We don’t need them because they aren’t the only people pursuing these goals. Quite the opposite, in fact: on many of these causes (support for male victims of rape, opposition to routine circumcision, promotion of queer rights, etc.), it’s the feminists (Yes, those very same dirty slut feminist whore shitbags etc. etc. etc.) who do an enormous part of the advocacy. This is an enormous blind spot for MRAs, and it’s one I’ve never heard a self-identifying MRA so much as acknowledge.
We don’t need them because MRAs want to view every problem as one of gender and sex, even when another lens—race, class, economic inequality, geopolitics, social change—would be more appropriate. This makes most MRA activism ineffective and incompatible with the activism other groups do.
Like, the sentencing gap? That’s not really about gender, nor is it really about the act of sentencing. The reason men receive disproportionately large sentences is, in actual fact, because black and aboriginal men receive such large sentences. Which, by extension, means we need to talk about race, ethnicity and aboriginality. Which means talking about K-12 and postsecondary education, literacy rates, the social welfare state, the credibility of police forces, drug and substance dependency, alcoholism, family and social structure, group identity, urban planning and zoning, micro- and macroeconomics, and a whole busload of other things.
MRAs describe and conceive of the issue as if it’s just a matter of judges being unfairly prejudiced against men, and routinely shout down and disrupt discussions to the effect that these other factors are in play. (“All this talk about race is distracting from the REAL issue!”) This approach and behaviour isn’t merely unhelpful, it’s actively destructive—and those who are hurt most of all are the very communities they claim they want to empower.
But most importantly, we don’t need MRAs because the MRAs themselves and the company they keep are so toxic and distasteful (I would even go so far as to say “irredeemable”) that they effectively scorch the earth wherever they go.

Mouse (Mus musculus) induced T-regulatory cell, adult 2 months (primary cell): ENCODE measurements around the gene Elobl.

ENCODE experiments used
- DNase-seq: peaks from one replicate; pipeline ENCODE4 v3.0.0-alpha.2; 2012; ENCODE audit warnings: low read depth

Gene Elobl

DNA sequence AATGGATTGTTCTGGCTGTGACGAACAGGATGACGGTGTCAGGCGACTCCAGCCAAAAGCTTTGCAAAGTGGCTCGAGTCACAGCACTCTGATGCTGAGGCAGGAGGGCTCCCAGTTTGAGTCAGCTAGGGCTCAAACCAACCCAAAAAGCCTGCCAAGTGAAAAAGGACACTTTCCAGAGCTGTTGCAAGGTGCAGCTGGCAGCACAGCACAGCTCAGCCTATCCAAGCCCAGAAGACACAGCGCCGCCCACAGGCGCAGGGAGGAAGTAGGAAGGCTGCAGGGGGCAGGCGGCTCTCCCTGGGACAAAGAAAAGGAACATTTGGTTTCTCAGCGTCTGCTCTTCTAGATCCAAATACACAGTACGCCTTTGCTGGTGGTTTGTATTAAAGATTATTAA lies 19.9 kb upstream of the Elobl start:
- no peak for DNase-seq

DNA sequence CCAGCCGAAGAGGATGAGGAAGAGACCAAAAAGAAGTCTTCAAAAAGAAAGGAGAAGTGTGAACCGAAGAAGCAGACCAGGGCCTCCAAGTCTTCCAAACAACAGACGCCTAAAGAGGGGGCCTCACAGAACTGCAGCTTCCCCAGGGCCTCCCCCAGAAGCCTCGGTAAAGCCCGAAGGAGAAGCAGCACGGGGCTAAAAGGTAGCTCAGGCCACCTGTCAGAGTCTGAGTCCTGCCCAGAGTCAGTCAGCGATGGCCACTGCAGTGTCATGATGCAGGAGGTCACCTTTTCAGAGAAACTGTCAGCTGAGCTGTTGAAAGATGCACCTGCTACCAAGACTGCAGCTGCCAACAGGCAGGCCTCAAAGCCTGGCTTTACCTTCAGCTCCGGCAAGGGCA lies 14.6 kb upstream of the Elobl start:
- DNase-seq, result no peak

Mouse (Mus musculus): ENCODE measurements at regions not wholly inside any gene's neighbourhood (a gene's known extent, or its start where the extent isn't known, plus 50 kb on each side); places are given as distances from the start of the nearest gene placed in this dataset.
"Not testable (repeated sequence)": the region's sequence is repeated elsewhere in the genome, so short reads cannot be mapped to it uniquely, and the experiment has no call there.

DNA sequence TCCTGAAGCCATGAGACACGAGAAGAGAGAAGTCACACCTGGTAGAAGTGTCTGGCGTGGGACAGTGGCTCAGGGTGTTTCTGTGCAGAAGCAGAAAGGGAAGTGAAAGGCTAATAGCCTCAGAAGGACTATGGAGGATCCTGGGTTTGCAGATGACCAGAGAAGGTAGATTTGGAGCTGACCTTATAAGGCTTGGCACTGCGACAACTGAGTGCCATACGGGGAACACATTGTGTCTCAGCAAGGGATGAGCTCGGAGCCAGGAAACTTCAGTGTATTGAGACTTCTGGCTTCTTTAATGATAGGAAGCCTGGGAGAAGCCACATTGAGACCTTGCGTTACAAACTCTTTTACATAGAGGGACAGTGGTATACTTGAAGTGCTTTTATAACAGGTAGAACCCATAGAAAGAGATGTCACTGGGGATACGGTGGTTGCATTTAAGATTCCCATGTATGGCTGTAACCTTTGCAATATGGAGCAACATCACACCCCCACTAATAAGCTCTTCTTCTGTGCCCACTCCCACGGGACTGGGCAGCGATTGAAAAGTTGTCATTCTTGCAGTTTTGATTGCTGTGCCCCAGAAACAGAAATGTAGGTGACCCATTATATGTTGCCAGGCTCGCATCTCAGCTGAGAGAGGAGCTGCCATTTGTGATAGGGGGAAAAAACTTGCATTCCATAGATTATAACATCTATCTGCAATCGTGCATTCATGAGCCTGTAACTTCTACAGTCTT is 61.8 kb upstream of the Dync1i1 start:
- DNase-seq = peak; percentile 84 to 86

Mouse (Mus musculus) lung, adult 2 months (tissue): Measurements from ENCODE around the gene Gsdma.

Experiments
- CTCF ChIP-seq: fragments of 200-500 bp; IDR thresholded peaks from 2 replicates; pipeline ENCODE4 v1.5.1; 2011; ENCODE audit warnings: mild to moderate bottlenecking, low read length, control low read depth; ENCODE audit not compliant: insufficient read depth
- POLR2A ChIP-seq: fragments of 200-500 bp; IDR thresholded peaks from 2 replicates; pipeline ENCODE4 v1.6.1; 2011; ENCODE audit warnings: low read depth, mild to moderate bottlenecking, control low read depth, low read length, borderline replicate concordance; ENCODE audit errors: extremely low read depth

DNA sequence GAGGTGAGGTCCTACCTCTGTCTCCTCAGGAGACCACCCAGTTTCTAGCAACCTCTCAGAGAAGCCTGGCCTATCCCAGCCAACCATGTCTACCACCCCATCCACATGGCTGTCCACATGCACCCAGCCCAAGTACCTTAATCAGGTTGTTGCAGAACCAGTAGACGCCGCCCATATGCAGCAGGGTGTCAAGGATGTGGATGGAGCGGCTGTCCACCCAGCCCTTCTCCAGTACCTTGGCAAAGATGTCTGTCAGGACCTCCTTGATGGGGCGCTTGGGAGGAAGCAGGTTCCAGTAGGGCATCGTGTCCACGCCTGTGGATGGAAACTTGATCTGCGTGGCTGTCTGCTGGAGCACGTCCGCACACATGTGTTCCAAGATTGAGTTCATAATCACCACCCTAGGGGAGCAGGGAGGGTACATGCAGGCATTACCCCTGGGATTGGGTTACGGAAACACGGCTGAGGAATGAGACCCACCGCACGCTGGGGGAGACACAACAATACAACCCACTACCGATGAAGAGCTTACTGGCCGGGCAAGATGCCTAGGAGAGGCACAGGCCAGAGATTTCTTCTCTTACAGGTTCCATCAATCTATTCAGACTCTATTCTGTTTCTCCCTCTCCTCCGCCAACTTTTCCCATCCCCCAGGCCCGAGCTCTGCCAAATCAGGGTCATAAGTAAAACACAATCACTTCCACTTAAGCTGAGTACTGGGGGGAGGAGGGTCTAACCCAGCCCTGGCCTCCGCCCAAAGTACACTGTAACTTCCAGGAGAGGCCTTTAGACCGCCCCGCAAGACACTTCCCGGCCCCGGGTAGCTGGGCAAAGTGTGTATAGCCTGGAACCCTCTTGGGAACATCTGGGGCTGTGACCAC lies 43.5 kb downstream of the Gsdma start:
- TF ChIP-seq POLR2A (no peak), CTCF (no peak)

As soon as the MRAs begin to establish a presence within a movement or organization, people (especially women and visible minorities) start running for the doors. Other organizations stop returning calls. Splinter groups form. In the long term, movements either fall apart or are taken over by the MRAs. And as a result, any purpose or goal or social space is ruined. Within these spaces, the right to be offensive trumps the need for a civil discourse; the right to demand attention trumps the need to listen to others; the right to have strong emotional reactions to things trumps the need to hear the facts before making decisions.
As a broader movement, they offer nothing but impotent white-boy rage about losing their own entitlements. And as scholars and presenters of factual information, they’re almost always off the mark.
Insofar as the MRAs have points worth making (and, again, they do have a few), these points are almost always being articulated better and more effectively by other organizations: by queer rights groups, by doctors and physicians, by social workers, by scientists, by activists for penal reform, by community organizers, and—yes—by feminists.
That’s where the social justice comes from. That’s where the real change happens. That’s where intersectionality and complexity can be understood and addressed. And if we’re serious about dealing with these situations, that’s where we ourselves need to be.